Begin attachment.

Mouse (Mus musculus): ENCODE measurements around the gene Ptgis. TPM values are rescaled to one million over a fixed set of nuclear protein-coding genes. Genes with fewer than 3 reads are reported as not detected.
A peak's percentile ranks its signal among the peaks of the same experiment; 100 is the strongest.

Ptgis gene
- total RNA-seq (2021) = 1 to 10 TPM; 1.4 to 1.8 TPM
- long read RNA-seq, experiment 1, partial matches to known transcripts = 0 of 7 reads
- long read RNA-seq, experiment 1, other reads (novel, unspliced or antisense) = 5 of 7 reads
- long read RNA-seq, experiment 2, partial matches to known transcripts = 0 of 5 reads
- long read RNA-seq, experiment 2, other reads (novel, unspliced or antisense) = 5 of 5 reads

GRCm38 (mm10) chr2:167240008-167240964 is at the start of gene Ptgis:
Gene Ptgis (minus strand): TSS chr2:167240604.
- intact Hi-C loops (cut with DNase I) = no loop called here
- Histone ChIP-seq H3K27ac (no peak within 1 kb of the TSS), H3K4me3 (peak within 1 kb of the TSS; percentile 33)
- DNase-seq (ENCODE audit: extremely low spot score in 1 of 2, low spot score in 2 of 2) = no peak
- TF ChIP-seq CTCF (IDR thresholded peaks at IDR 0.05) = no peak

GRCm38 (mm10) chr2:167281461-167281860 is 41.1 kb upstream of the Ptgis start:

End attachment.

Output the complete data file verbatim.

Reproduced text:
Mouse (Mus musculus): ENCODE measurements around the gene Ptgis. TPM values are rescaled to one million over a fixed set of nuclear protein-coding genes. Genes with fewer than 3 reads are reported as not detected.
A peak's percentile ranks its signal among the peaks of the same experiment; 100 is the strongest.

Ptgis gene
- total RNA-seq (2021) = 1 to 10 TPM; 1.4 to 1.8 TPM
- long read RNA-seq, experiment 1, partial matches to known transcripts = 0 of 7 reads
- long read RNA-seq, experiment 1, other reads (novel, unspliced or antisense) = 5 of 7 reads
- long read RNA-seq, experiment 2, partial matches to known transcripts = 0 of 5 reads
- long read RNA-seq, experiment 2, other reads (novel, unspliced or antisense) = 5 of 5 reads

GRCm38 (mm10) chr2:167240008-167240964 is at the start of gene Ptgis:
Gene Ptgis (minus strand): TSS chr2:167240604.
- intact Hi-C loops (cut with DNase I) = no loop called here
- Histone ChIP-seq H3K27ac (no peak within 1 kb of the TSS), H3K4me3 (peak within 1 kb of the TSS; percentile 33)
- DNase-seq (ENCODE audit: extremely low spot score in 1 of 2, low spot score in 2 of 2) = no peak
- TF ChIP-seq CTCF (IDR thresholded peaks at IDR 0.05) = no peak

GRCm38 (mm10) chr2:167281461-167281860 is 41.1 kb upstream of the Ptgis start: